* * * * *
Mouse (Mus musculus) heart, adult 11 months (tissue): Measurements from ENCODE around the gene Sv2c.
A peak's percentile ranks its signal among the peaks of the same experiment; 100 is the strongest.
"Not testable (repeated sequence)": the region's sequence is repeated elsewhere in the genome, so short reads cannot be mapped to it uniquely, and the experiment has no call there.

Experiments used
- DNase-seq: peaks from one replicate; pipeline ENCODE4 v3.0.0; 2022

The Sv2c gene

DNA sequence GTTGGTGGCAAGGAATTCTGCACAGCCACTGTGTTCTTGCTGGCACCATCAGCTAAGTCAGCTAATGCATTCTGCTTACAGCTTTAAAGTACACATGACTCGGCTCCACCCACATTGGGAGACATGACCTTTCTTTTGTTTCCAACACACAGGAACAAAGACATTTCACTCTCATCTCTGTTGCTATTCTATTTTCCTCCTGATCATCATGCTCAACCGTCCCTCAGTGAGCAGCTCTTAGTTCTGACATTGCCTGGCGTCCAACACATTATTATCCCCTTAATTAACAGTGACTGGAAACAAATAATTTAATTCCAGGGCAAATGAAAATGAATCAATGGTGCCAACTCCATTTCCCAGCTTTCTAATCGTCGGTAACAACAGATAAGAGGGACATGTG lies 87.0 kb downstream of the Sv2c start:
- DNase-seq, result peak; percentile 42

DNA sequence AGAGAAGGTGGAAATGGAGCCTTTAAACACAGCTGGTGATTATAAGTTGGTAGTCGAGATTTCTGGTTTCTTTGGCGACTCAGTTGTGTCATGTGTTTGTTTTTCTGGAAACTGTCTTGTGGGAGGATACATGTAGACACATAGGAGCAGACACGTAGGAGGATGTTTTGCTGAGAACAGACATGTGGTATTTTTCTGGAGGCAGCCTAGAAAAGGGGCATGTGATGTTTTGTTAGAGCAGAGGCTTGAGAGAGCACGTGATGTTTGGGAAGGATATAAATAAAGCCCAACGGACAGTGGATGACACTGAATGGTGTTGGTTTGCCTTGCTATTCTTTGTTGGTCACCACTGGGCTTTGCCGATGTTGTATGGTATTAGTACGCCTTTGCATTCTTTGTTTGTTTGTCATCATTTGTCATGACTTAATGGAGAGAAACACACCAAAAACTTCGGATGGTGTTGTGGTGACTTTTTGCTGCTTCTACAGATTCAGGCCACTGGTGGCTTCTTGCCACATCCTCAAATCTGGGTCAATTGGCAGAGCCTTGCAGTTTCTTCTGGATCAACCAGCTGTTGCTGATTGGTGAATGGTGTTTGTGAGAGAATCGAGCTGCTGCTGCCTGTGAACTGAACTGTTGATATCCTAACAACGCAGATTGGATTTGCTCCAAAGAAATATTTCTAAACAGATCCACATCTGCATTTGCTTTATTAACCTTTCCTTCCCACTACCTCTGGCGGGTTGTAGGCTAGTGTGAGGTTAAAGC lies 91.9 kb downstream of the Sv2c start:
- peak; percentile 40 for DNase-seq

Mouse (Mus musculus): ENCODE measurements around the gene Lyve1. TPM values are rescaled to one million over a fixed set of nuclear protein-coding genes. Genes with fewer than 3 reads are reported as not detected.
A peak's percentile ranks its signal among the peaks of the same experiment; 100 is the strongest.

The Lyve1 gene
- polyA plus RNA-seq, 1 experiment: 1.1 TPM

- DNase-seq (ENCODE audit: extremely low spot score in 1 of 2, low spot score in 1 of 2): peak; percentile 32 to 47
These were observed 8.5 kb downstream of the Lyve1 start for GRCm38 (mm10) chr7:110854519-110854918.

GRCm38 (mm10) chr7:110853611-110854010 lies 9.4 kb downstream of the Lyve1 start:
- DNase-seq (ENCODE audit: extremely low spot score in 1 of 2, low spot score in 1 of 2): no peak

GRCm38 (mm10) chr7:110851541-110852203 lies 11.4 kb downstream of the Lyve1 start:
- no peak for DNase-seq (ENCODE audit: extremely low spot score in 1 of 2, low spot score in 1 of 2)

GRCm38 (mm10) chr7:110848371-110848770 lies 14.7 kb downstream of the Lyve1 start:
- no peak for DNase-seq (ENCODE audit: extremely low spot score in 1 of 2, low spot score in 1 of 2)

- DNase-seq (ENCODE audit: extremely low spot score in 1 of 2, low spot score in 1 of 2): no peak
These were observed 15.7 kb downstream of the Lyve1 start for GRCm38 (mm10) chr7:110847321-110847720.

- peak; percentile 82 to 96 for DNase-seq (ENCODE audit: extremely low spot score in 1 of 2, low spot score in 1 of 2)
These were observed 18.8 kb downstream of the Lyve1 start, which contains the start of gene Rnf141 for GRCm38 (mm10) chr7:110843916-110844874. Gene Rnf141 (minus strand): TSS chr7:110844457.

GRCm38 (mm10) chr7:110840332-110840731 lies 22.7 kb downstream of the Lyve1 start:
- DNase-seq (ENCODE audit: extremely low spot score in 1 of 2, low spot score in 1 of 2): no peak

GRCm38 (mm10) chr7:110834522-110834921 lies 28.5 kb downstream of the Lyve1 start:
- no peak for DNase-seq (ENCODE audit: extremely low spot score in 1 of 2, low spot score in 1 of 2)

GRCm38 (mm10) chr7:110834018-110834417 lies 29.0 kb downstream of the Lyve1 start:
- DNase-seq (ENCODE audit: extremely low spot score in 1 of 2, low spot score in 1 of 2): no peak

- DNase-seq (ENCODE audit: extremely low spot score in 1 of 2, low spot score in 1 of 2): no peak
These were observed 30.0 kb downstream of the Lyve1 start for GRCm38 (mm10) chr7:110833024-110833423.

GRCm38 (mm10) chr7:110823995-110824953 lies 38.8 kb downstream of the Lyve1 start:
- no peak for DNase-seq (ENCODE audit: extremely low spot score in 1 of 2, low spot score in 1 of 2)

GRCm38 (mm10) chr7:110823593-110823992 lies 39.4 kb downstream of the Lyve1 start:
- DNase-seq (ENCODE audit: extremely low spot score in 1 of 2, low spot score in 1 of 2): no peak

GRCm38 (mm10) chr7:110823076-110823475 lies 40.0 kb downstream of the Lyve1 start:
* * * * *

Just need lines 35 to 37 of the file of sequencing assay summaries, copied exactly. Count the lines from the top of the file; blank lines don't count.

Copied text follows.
GRCm38 (mm10) chr7:110823995-110824953 lies 38.8 kb downstream of the Lyve1 start:
- no peak for DNase-seq (ENCODE audit: extremely low spot score in 1 of 2, low spot score in 1 of 2)

GRCm38 (mm10) chr7:110823593-110823992 lies 39.4 kb downstream of the Lyve1 start: